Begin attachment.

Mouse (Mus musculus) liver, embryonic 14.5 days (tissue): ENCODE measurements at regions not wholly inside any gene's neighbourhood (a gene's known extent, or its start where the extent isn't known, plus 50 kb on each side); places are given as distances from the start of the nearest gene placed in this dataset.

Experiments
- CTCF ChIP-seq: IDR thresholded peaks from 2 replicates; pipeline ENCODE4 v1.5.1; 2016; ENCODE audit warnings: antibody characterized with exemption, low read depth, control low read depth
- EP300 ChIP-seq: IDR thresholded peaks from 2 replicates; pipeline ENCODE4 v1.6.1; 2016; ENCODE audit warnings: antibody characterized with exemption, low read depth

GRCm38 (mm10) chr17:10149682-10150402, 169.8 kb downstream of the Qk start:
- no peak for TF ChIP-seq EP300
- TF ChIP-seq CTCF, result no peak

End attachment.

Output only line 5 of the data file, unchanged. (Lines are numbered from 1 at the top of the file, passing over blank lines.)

GRCm38 (mm10) chr17:10149682-10150402, 169.8 kb downstream of the Qk start: